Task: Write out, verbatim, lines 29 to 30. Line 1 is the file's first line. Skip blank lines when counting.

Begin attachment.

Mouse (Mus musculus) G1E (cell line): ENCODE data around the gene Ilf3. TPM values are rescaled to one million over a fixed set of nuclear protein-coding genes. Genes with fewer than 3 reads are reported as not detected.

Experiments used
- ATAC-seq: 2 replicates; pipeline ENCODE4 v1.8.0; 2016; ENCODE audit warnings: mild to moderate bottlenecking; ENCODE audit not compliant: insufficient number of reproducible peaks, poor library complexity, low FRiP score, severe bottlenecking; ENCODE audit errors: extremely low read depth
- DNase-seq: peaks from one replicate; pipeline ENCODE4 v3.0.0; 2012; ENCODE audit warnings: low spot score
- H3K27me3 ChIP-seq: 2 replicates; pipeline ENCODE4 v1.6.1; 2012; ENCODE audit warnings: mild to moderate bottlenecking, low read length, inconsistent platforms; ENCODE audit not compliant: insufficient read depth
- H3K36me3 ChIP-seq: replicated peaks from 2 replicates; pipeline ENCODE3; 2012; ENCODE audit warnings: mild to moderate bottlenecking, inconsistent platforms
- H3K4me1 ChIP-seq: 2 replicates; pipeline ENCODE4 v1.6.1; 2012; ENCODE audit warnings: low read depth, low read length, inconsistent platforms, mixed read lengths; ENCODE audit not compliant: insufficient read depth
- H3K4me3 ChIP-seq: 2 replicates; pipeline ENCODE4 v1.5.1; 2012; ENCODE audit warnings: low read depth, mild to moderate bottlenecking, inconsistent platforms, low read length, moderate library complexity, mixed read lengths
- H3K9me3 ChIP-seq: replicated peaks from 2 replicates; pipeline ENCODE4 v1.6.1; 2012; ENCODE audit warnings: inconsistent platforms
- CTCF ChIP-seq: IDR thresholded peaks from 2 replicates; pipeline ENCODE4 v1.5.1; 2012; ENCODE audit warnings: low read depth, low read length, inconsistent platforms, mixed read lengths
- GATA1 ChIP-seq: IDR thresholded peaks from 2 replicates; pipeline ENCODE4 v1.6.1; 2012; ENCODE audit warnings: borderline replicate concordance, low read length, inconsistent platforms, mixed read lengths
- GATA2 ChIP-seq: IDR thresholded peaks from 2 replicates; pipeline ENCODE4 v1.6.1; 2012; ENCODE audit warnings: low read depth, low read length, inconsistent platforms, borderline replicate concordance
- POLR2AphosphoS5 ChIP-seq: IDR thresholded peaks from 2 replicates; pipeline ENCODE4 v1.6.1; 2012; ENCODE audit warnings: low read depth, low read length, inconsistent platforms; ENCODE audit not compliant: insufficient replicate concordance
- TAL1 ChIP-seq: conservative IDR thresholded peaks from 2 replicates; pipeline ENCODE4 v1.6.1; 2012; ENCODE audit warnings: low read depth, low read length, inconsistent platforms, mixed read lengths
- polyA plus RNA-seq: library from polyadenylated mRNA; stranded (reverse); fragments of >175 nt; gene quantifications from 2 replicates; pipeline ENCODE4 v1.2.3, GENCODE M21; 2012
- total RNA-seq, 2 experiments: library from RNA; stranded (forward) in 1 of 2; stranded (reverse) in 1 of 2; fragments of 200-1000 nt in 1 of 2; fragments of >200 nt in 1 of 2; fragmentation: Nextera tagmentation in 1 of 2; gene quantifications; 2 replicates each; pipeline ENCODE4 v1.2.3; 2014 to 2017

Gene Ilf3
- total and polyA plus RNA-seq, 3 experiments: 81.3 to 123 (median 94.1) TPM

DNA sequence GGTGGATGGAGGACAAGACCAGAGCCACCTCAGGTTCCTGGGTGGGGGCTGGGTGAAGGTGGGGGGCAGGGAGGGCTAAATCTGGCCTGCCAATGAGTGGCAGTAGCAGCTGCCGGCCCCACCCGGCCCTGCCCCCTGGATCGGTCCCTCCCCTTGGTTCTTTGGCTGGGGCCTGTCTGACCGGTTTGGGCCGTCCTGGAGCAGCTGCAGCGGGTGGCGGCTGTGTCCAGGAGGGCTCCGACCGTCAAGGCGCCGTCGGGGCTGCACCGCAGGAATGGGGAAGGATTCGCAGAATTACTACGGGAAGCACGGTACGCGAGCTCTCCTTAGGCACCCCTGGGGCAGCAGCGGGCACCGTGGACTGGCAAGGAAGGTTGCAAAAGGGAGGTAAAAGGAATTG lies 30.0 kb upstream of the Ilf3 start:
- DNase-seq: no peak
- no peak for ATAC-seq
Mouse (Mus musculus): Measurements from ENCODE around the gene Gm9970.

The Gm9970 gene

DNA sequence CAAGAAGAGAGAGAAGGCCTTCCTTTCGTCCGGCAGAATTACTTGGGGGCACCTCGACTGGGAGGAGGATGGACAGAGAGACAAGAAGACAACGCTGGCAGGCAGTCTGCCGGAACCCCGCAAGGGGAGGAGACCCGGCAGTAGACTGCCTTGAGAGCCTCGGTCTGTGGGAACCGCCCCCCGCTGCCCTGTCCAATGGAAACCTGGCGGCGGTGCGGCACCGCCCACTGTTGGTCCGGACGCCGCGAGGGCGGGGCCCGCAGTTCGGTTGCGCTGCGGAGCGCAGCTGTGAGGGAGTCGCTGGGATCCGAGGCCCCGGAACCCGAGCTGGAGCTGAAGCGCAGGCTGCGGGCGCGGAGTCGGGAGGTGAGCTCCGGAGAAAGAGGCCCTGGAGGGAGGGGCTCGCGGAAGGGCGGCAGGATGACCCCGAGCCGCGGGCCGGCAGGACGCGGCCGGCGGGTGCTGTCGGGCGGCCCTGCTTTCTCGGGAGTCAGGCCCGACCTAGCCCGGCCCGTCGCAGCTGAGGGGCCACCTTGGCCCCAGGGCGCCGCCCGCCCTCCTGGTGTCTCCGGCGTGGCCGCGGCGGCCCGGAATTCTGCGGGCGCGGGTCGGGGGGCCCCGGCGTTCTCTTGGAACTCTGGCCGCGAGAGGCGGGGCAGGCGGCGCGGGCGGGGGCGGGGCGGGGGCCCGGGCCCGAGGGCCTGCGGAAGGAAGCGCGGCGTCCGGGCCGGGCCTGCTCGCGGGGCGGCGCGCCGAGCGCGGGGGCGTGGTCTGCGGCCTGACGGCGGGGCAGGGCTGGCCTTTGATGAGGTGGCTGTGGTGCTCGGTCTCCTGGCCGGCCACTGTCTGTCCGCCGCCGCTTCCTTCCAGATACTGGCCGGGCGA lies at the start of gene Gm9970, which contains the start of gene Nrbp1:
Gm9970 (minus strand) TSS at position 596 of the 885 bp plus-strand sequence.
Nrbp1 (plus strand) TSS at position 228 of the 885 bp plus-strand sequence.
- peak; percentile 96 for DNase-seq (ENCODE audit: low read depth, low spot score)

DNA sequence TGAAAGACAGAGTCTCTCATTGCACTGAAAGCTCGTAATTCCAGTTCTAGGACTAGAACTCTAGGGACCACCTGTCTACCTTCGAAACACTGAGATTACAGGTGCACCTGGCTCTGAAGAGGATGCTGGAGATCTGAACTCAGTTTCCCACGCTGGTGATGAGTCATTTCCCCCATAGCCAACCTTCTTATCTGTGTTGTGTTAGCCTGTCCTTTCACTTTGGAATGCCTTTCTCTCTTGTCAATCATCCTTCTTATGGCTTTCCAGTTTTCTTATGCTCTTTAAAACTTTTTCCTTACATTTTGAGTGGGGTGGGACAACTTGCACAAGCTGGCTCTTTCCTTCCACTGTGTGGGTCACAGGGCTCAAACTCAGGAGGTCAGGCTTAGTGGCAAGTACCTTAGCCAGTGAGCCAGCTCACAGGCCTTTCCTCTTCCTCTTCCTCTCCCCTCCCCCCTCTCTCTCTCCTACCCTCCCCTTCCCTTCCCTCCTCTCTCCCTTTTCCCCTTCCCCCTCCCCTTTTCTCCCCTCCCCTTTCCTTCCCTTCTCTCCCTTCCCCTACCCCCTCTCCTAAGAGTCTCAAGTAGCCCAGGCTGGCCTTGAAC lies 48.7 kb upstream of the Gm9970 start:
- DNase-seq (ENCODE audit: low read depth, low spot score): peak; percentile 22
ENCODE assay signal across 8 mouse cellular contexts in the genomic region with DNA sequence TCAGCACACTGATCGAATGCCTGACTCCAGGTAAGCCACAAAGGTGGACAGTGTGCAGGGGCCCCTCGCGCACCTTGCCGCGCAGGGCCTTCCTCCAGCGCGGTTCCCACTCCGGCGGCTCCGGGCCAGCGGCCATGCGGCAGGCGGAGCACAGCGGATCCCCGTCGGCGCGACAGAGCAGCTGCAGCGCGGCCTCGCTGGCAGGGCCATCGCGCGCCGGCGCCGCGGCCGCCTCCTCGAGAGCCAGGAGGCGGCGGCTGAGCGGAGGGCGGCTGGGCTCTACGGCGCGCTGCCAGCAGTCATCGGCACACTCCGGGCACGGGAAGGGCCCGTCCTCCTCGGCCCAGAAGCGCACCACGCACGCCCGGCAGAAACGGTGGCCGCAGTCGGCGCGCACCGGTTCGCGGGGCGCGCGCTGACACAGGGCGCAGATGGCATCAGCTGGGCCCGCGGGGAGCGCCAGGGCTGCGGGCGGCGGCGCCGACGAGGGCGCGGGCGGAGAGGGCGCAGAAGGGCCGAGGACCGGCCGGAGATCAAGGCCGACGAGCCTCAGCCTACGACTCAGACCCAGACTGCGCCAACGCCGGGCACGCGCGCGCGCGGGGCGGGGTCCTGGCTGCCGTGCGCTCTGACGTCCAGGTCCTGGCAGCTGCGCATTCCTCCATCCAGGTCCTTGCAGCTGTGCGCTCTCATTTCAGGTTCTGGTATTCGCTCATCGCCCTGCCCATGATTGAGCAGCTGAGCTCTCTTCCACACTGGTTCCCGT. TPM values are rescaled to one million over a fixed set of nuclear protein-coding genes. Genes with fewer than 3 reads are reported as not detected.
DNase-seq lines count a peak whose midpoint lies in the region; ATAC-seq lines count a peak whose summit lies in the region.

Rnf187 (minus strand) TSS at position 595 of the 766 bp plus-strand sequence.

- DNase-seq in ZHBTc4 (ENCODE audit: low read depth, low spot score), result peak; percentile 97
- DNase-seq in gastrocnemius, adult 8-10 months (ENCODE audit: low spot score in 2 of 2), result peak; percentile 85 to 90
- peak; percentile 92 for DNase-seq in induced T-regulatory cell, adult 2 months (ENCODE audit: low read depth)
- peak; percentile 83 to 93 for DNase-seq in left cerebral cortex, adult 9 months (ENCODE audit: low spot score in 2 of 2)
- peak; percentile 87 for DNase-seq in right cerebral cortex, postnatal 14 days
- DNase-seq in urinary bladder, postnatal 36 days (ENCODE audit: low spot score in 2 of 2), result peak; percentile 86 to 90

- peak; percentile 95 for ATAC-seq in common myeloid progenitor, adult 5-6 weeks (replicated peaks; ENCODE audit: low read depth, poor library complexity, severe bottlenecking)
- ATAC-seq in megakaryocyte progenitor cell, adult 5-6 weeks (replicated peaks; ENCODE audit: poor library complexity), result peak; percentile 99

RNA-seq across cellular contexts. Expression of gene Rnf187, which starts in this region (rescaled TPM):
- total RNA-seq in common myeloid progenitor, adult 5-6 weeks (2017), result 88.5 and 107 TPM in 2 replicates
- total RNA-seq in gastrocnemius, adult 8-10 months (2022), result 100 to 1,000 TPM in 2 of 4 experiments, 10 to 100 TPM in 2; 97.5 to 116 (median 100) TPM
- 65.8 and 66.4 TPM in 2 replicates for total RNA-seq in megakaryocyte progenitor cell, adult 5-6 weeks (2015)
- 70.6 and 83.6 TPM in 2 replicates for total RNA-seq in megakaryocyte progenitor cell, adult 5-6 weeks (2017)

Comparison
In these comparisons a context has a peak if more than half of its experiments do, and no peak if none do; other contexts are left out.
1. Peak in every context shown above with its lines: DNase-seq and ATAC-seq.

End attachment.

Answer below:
- DNase-seq (ENCODE audit: low read depth, low spot score): peak; percentile 22
ENCODE assay signal across 8 mouse cellular contexts in the genomic region with DNA sequence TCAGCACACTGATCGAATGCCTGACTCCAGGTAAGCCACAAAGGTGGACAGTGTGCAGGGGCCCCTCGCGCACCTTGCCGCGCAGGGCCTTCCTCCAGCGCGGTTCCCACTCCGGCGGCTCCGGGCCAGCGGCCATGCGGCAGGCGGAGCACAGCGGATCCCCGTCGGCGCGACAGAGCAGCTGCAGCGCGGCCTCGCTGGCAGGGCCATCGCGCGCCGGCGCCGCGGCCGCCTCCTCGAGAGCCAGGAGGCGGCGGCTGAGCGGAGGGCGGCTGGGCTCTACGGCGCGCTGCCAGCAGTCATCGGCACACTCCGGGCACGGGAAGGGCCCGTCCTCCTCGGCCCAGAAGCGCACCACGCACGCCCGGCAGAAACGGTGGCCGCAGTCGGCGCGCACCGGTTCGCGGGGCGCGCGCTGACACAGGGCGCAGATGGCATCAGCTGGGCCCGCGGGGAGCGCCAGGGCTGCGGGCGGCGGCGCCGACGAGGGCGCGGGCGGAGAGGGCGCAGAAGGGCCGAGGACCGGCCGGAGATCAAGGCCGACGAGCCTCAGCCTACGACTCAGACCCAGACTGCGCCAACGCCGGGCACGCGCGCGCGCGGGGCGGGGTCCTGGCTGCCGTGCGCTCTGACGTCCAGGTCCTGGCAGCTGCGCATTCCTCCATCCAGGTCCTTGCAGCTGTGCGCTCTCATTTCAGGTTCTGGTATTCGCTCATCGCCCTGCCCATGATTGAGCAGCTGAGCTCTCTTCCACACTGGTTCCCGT. TPM values are rescaled to one million over a fixed set of nuclear protein-coding genes. Genes with fewer than 3 reads are reported as not detected.